But U.S. and Japanese interests will be hard to reconcile if Trump proves too eager in his quest to find a historic breakthrough. “If Trump makes rapid progress in his talks with Kim, that could put Abe in a very disadvantageous position. Abe is afraid of that,” said Takao Toshikawa, a veteran political journalist in Tokyo, to Fifield. “So Abe should tell Trump that Japan and the U.S. need to act as one and urge Trump to understand Japan’s position on North Korean issues, as well as economic issues.”

On trade, Abe got a fleeting glimmer of hope last week when it emerged that Trump was weighing a return to the Trans-Pacific Partnership, the regional free-trade pact long supported by the Japanese. One of Trump's first acts as president was withdrawing the United States from the agreement, which has since been reconstituted without Washington as a central player.

“If successful, it would undo one of the worst blunders of his administration, which has not exactly been error-free,” wrote Edward Alden for the Nikkei Asian Review. “And it would reassure Japan and other U.S. trading partners in Asia that the strategic interests of the U.S. in the region are strong enough to overcome Trump's impulses.”

But Trump quickly disappointed onlookers in Tokyo, tweeting that Japan would first have to negotiate a new bilateral trade deal with the United States. So far, the Japanese have shown little appetite for such talks.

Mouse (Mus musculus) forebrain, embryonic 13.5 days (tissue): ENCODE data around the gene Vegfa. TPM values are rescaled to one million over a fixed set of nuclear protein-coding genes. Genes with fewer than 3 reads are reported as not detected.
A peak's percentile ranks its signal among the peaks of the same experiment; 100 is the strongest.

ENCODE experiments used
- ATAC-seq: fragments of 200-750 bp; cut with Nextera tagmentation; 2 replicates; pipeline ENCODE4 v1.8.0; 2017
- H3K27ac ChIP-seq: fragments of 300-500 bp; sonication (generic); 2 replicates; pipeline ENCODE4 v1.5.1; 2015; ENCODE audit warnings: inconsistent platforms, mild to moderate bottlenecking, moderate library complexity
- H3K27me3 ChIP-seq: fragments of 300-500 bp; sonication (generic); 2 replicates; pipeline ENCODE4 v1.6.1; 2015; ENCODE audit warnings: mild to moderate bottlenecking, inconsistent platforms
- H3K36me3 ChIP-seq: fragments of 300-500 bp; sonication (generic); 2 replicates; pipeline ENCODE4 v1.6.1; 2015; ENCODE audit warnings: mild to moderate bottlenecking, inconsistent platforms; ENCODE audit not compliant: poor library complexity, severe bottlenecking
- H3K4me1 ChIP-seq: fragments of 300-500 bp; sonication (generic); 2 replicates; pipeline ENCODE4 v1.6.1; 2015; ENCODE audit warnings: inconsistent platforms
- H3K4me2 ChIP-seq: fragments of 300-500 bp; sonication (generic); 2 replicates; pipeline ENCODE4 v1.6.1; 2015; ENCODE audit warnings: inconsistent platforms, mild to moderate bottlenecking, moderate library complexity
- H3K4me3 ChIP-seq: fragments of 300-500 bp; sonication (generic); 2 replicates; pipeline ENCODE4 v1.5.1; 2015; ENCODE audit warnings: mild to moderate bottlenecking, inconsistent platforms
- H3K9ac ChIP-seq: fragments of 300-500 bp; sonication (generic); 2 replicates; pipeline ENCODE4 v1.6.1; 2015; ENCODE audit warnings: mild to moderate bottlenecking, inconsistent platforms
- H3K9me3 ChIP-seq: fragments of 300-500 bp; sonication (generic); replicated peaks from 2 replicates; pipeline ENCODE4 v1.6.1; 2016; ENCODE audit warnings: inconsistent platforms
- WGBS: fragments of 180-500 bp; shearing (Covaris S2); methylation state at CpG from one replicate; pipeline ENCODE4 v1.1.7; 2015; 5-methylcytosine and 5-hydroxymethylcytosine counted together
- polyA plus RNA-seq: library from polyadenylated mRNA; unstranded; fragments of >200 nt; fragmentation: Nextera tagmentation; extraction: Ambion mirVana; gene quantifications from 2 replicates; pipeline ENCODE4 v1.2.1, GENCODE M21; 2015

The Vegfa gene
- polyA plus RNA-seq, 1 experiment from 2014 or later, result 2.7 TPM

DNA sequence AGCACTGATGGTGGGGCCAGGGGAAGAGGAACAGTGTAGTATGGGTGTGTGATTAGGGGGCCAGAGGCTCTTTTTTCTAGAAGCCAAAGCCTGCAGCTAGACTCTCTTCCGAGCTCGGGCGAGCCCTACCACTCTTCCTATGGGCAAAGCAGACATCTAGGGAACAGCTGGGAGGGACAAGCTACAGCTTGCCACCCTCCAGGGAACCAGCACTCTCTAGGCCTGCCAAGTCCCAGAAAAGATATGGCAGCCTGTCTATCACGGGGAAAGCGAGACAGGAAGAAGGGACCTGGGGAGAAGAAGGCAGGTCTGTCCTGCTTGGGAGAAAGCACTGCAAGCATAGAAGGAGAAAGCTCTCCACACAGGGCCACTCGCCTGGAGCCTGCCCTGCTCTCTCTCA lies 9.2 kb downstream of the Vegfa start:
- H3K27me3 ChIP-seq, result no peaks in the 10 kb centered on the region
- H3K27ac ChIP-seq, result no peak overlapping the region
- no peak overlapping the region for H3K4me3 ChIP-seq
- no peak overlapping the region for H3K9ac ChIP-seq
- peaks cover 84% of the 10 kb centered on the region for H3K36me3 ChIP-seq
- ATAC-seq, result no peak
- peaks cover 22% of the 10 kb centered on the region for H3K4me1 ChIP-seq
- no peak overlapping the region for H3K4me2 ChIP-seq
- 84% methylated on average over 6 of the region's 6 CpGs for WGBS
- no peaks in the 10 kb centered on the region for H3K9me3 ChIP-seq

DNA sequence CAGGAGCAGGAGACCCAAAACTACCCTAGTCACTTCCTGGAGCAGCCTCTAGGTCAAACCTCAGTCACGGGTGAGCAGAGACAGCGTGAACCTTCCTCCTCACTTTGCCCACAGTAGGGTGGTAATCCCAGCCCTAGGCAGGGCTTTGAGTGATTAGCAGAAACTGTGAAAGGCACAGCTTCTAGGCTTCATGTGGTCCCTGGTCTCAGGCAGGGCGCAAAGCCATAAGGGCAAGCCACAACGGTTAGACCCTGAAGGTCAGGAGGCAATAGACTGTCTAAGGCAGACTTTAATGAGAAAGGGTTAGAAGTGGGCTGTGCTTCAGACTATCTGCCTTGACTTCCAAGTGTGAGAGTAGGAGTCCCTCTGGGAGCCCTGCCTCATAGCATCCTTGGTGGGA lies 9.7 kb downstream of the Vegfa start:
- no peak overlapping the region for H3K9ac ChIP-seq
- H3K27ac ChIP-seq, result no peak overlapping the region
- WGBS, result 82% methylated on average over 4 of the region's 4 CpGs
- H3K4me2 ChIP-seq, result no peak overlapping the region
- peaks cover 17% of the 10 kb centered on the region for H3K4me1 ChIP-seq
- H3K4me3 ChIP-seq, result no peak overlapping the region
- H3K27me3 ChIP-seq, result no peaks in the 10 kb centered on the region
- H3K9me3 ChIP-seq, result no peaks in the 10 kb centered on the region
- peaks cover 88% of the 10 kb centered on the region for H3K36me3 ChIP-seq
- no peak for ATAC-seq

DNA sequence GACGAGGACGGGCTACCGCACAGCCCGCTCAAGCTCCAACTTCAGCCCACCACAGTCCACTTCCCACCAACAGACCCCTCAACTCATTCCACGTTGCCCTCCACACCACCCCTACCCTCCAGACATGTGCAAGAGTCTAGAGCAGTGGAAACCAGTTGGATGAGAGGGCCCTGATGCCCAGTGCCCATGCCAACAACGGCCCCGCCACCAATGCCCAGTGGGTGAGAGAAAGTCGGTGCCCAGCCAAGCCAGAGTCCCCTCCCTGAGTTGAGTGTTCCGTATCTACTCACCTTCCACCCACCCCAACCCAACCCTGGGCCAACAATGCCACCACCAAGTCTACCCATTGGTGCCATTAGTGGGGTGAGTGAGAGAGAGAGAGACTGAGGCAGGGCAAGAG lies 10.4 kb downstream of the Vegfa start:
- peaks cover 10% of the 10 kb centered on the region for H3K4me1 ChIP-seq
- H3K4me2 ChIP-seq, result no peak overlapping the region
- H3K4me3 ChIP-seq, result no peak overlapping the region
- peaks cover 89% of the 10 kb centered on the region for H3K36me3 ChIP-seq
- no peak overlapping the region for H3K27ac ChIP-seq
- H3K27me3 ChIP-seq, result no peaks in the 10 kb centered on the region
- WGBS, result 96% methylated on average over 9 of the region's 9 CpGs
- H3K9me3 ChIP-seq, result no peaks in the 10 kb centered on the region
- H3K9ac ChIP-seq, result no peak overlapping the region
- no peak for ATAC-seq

It is yet another example of Trump's apparent blindness to the needs of even long-standing geopolitical partners. “The risk of a transactional 'America First' foreign policy is that it plants doubts on allies as to whether joint interests will guide American strategy and actions,” wrote Mireya Solis of the Brookings Institution. “Alliances represent a marriage of fundamental interests. Prime Minister Abe needs this reassurance, but will Trump provide it?”

Even if Trump does somehow give Abe the public guarantees he may seek, the Japanese prime minister may not be long in his post. Despite comfortably winning a new mandate in parliamentary elections last year, Abe's grip on power is slipping as he faces a pair of spiraling domestic scandals involving allegations that he helped friends at two educational institutions get special treatment from the government. Over the weekend, tens of thousands of Japanese protesters gathered in front of parliament, calling for the prime minister's resignation; the approval ratings of Abe and his cabinet are at Trumpian levels.

Junichiro Koizumi, a long-ruling predecessor of Abe, told a Japanese reporter that “the situation is getting dangerous” for the prime minister and wondered whether he may choose to quit as early as this summer. Abe's every move in Florida will be watched by the traveling Japanese press corps, and Trump may be in a position to hold out a sympathetic hand.

As Sheila Smith of the Council on Foreign Relations wrote: “Both will want to spend time away from cameras, trying to resolve their differences and putting a strong statesman-like face on as they struggle through this increasingly fraught era.”  But a misstep or disagreement could make the glare of the spotlight all the more harsh.